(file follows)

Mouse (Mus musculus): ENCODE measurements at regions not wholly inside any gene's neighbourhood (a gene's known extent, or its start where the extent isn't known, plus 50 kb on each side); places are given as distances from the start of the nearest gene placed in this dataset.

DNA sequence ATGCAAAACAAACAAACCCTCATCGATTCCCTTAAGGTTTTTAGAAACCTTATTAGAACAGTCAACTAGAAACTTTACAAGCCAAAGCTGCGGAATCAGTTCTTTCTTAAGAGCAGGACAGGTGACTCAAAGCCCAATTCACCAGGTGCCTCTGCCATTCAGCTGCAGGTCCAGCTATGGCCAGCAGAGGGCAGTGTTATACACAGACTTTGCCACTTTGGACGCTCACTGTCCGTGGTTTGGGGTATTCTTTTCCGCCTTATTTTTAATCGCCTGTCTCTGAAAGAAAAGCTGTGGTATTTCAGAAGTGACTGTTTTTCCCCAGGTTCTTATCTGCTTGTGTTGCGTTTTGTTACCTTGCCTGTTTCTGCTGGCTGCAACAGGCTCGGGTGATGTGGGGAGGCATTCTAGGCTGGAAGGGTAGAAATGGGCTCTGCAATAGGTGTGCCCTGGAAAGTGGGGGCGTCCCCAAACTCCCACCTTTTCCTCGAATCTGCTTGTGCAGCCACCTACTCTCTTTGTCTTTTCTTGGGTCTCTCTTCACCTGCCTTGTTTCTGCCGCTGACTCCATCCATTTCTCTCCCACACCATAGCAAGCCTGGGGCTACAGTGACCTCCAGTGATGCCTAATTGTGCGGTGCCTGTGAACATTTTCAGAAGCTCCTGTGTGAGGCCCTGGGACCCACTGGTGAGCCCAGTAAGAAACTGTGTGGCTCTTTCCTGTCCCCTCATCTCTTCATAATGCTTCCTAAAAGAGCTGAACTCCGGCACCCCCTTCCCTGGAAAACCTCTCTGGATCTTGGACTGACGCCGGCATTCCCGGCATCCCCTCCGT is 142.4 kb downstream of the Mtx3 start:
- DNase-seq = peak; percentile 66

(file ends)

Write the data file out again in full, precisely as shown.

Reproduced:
Mouse (Mus musculus): ENCODE measurements at regions not wholly inside any gene's neighbourhood (a gene's known extent, or its start where the extent isn't known, plus 50 kb on each side); places are given as distances from the start of the nearest gene placed in this dataset.

DNA sequence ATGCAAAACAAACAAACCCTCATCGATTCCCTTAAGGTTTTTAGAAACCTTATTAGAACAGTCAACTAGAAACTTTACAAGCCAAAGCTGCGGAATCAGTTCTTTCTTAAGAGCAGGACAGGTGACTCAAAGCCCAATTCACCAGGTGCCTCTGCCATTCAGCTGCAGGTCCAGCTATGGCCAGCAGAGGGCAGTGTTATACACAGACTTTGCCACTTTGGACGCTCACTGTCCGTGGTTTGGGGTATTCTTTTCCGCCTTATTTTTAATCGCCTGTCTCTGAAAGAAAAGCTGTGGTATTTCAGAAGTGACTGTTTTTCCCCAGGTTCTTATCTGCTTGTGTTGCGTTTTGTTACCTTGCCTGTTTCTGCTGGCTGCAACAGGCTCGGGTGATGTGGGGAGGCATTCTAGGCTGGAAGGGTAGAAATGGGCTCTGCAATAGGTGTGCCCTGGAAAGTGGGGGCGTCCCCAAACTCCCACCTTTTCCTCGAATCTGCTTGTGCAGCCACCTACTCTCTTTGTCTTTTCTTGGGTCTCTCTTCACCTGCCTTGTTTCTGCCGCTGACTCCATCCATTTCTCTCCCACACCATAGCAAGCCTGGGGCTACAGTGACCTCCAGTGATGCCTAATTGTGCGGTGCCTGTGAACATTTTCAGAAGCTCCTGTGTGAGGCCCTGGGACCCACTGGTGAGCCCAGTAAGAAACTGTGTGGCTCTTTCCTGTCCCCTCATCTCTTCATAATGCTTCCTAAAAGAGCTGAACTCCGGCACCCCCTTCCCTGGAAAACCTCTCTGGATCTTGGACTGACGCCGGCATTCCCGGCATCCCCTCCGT is 142.4 kb downstream of the Mtx3 start:
- DNase-seq = peak; percentile 66